Re: fungus = mushroom

From: Tavi
Message: 69043
Date: 2012-03-20

--- In, Octavià Alexandre <oalexandre@...> wrote:
> > Not really, because this isn't IE at all, although it could be
> > remotedly linked to an IE root. For example, in Greek itself we've got
> > mýke:s `mushroom', possibly linked to Latin mu:cor `mould' (but
> > possibly not mu:c(c)us), as well as Germanic *mu:gV, *mugg-o:n,
> > *mug-l-io:n `mould' and Baltic *muk-l- `wet, soak', the latter with a
> > semantic shift.
> This root could be reconstructed as *meuk- ~ *mu:k- `mould'. Notice that IE
> etymological dictionaries give different Greek cognates: mykté:r `nostrils,
> nose', mýssomai `to blow one's nose', which IMHO don't belong here but to a
> different root (see below). Definitively, mushrooms aren't exactly the kind
> of things one would expect to find in noses.
Neither in Swadesh lists, I'm afraid. There're several 'mushroom' words in IE languages, and most of them appear to be Wanderwörter. That is, the more fixed is semantics, the more likely we're dealing with a Wanderwort.

Apart from the fore mentioned, the only genuine IE word for 'mushroom' is *g´ombh-o- 'swelling', which has this meaning in Slavic, but 'swelling' in Baltic and 'buttocks' in Germanic.  External cognates can be found in:

Altaic *kHómp[e] 'fungus'
Uralic *kómpV 'mushroom'
Afrasian *k/ganpVr- 'lip, muzzle'
NEC *tK'a:npV 'lip'

That is, the original meaning must have been 'soft excrescence', hence 'lip' and 'mushroom'. Interestingly, the Vasco-Caucasian root was borrowed into Semitic *Ka(n)p-(at-) 'lip', one of whose reflexes (e.g. Aramaic *septa:) gave Spanish seta 'mushroom' and jeta (old xeta) 'muzzle'.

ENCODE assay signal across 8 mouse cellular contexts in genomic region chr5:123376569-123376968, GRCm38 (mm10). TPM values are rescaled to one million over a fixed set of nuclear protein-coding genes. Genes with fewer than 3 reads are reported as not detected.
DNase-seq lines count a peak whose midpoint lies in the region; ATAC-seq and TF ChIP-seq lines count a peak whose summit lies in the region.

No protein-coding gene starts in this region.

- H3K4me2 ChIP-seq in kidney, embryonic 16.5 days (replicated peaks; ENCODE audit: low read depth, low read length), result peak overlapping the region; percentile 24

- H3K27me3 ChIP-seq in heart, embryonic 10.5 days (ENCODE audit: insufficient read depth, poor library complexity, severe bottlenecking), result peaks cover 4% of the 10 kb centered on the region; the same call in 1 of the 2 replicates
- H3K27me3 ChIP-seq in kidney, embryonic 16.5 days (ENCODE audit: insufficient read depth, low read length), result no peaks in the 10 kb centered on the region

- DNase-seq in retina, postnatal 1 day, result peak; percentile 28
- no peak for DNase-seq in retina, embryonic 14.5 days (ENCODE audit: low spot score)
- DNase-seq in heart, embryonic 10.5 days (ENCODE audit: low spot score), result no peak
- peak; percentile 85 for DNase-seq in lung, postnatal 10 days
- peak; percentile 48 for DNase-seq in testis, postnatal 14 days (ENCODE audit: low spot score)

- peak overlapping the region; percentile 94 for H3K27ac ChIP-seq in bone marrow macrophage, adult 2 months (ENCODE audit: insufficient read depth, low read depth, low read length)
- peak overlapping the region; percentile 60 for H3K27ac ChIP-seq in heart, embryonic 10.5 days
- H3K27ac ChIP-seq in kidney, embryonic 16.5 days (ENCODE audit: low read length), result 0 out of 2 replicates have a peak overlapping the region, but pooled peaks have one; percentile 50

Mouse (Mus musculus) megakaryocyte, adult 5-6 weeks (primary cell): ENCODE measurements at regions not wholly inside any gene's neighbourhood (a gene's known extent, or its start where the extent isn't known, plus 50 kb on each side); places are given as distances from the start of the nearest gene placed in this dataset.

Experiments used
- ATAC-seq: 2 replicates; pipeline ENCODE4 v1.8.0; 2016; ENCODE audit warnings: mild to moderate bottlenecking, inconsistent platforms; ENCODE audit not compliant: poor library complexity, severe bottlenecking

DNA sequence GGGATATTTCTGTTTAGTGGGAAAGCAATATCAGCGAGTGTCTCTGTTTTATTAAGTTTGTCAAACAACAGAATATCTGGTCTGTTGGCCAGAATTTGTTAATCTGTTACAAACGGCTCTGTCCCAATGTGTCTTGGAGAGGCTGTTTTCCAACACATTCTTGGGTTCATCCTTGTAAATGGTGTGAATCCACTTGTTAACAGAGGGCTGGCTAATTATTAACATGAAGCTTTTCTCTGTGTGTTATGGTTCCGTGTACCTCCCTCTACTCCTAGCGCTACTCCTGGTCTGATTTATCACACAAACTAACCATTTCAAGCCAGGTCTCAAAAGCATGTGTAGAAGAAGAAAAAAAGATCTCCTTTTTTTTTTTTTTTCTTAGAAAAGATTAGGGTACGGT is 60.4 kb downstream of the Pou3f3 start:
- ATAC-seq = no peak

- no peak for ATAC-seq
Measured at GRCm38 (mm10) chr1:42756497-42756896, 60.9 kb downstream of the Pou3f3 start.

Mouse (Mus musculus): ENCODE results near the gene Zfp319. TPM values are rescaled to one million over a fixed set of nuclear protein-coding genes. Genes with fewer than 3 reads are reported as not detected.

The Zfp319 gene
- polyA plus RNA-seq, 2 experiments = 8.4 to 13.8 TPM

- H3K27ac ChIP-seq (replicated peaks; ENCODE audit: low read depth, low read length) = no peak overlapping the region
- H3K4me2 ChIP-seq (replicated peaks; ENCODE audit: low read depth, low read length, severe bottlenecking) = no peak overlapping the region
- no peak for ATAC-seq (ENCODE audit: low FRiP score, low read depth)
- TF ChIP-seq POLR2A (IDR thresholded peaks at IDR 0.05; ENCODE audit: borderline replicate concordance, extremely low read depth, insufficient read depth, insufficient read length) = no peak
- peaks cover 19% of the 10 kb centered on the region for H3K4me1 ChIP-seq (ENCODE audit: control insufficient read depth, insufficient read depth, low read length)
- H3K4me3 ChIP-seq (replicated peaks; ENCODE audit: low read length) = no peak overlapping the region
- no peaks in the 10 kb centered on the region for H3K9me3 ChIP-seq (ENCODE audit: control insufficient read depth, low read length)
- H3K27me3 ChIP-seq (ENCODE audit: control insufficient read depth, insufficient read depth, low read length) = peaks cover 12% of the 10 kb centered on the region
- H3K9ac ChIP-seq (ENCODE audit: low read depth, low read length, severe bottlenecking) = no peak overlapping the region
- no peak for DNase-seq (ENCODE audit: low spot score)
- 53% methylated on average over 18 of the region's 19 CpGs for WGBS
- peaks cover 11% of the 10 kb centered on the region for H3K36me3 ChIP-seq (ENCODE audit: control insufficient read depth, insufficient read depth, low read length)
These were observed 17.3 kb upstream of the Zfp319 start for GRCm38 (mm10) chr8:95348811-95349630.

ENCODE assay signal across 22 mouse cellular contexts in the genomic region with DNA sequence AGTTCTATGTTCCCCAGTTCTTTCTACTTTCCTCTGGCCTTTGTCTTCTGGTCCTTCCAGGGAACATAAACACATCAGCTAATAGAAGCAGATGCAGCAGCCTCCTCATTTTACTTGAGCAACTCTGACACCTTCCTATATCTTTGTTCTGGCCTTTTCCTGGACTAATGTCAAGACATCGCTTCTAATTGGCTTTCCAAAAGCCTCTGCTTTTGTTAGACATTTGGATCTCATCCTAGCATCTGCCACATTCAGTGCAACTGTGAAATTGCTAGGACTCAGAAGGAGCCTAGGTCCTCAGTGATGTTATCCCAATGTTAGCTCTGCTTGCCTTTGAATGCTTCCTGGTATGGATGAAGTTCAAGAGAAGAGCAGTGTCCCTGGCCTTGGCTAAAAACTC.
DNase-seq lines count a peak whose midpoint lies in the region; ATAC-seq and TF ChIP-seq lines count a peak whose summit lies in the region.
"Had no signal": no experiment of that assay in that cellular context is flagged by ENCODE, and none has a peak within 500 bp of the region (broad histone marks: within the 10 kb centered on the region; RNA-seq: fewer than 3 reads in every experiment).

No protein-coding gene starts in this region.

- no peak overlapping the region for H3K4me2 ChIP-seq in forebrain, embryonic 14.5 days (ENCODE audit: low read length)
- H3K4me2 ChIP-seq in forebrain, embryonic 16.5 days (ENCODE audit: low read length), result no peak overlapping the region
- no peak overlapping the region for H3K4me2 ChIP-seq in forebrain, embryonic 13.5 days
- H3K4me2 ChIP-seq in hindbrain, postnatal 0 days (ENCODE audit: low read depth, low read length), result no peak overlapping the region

> This way, NEC *sX\w@...'k'V (~ -?\-) `mushroom, tinder' would be a fossilized
> compound whose second member is *mVk'k'V, which I relate to the fore
> mentioned IE *meuk- ~ *mu:k-. And with a bit of speculation, I'd link the
> first member to these roots:
I guess initial *s- could have arisen from satemization of the initial consonant in the previous root, with *X\w perhaps reflecting the labial stop. However, this is only a speculation based on the available data.

We've got then 3 word groups:

NEC *sX\w@...'k'V (~ -?\-) 'mushroom, tinder'
Kartvelian *sok'o- 'mushroom'
Greek sphóngos 'sponge'
Armenian sunk(n), sung(n) 'tree-fungus'
Latin fungus 'fungus, mushroom'

Sanskrit páñka- `mud, mire, dirt'
Gothic *fanga- 'mud'
Germanic *funx-t(i)a 'wet, moist'
Uralic *paNka- 'mushroom; sponge; mildew'
Altaic *pHoNe ( ~ -i) 'mildew, slime'

Dravidian *baNk- 'gum, resin'
Burushaski *baN 'gum, resin'
NEC *bX\ink'k'wV 'pine tree'
IE *pik- 'pitch'
Basque (Baztanese) muki 'gum, resin (of trees)'

Group (2) could be linked to (1) if we consider the initial labial to be a reflex of the cluster *sX\w. Group (3) is phonetically similar to (2) but it would involve a semantic shift.